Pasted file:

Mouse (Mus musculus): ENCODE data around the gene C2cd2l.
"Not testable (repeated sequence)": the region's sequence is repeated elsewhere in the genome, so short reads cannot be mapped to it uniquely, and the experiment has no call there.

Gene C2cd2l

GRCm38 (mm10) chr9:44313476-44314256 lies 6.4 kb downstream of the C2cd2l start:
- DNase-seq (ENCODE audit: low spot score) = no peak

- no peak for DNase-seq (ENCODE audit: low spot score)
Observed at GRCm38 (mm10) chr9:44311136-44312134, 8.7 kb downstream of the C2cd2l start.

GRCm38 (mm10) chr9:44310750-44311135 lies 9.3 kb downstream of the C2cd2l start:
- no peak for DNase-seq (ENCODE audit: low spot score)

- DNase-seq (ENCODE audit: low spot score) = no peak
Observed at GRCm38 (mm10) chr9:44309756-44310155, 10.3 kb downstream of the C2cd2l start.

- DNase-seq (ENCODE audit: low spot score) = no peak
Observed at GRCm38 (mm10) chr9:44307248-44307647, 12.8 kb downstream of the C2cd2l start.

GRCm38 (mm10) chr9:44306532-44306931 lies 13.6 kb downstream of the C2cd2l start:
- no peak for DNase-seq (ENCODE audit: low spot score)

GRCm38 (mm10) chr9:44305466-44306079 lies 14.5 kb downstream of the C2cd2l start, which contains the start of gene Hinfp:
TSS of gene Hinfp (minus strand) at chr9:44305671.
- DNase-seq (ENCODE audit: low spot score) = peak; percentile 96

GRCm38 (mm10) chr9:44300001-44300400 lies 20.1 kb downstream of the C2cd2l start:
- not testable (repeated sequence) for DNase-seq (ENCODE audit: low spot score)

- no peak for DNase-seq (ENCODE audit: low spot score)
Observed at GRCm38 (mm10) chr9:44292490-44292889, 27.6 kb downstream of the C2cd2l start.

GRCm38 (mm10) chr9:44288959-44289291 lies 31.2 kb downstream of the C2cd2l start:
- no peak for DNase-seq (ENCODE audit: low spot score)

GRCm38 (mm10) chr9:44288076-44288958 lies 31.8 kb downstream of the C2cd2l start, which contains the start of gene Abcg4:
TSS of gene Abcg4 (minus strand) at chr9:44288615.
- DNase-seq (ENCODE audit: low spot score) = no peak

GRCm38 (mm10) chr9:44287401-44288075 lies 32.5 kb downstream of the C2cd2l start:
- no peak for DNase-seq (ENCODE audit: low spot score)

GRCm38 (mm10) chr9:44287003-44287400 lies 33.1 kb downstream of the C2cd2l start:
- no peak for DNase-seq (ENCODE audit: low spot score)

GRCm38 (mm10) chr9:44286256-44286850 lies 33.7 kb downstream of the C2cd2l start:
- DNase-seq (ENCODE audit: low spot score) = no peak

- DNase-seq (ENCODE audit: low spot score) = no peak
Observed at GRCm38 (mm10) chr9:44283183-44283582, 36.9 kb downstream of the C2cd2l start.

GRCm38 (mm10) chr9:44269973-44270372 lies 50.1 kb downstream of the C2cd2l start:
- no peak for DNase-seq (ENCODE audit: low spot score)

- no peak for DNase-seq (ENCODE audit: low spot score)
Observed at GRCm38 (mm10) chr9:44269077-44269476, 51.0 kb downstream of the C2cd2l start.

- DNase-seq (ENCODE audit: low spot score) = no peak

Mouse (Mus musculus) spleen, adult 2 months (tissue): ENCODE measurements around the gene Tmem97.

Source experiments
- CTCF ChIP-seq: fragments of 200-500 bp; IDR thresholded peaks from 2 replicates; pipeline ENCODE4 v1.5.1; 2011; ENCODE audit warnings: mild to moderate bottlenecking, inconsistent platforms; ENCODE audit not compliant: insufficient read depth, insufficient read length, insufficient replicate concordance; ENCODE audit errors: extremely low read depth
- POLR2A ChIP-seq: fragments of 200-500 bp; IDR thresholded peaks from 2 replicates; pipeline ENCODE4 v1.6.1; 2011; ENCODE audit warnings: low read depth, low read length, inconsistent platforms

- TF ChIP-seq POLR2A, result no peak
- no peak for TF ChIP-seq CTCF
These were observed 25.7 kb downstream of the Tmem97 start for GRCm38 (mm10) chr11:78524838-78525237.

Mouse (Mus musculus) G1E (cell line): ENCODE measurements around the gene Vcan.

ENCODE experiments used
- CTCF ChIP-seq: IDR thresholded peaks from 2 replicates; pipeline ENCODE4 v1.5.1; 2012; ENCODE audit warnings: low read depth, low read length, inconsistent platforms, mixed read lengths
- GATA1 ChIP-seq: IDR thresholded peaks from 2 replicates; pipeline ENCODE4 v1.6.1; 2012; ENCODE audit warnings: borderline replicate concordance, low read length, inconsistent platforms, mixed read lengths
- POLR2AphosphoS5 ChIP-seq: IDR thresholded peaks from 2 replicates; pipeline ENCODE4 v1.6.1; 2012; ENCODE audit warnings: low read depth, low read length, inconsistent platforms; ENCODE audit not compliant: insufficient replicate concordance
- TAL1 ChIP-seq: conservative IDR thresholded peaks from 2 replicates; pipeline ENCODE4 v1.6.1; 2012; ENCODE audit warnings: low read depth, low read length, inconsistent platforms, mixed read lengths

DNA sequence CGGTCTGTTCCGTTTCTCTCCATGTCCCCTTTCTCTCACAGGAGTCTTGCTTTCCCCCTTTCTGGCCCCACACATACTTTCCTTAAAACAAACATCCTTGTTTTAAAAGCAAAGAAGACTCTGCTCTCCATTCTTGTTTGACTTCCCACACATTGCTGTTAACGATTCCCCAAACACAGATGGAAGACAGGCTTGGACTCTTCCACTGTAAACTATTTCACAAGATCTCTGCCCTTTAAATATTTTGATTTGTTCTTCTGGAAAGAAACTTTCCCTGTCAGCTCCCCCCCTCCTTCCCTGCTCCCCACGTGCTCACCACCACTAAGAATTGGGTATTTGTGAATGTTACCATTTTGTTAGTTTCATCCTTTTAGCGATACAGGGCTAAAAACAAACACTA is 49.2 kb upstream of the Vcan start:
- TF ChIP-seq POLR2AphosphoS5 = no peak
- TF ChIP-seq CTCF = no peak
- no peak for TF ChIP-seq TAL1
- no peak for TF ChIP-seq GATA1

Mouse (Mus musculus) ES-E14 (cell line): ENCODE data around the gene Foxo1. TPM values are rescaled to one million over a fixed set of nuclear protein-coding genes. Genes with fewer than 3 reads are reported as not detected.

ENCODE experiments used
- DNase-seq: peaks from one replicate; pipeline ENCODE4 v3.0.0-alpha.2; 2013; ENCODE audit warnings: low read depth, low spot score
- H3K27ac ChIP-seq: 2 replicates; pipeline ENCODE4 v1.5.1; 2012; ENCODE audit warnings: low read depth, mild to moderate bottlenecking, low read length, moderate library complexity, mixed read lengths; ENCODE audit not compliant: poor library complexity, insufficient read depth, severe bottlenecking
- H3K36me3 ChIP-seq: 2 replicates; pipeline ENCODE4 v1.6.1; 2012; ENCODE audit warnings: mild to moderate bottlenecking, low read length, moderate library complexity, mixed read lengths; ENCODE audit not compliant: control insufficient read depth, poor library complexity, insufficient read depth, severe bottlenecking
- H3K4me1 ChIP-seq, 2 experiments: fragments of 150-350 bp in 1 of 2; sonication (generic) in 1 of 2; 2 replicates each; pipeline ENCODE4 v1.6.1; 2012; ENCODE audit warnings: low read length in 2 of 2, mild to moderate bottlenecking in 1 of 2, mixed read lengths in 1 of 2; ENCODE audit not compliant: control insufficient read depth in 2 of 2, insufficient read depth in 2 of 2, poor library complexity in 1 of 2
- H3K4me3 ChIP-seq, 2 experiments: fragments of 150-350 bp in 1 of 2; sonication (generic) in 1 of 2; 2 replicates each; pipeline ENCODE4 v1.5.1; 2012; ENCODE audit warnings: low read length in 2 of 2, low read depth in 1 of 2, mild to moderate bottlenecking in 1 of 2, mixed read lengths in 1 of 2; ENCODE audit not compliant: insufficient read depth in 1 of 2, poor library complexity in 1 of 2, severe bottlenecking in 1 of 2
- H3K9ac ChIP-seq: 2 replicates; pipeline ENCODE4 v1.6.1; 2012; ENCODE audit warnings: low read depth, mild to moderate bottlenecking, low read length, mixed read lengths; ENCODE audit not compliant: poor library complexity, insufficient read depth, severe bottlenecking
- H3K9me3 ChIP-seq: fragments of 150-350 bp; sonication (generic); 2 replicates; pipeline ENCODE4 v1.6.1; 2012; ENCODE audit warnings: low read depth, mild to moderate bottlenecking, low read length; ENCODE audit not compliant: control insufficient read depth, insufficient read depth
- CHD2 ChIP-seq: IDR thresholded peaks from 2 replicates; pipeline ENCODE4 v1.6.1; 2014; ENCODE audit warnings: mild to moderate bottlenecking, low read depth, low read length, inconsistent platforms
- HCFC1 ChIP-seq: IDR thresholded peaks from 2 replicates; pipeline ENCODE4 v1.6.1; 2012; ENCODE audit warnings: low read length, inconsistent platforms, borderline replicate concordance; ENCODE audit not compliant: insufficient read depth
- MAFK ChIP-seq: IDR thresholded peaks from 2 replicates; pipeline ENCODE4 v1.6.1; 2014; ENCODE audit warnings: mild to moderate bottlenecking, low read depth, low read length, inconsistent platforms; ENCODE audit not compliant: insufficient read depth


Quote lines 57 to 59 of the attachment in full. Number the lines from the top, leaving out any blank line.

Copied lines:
- no peak for TF ChIP-seq TAL1
- no peak for TF ChIP-seq GATA1

Mouse (Mus musculus) ES-E14 (cell line): ENCODE data around the gene Foxo1. TPM values are rescaled to one million over a fixed set of nuclear protein-coding genes. Genes with fewer than 3 reads are reported as not detected.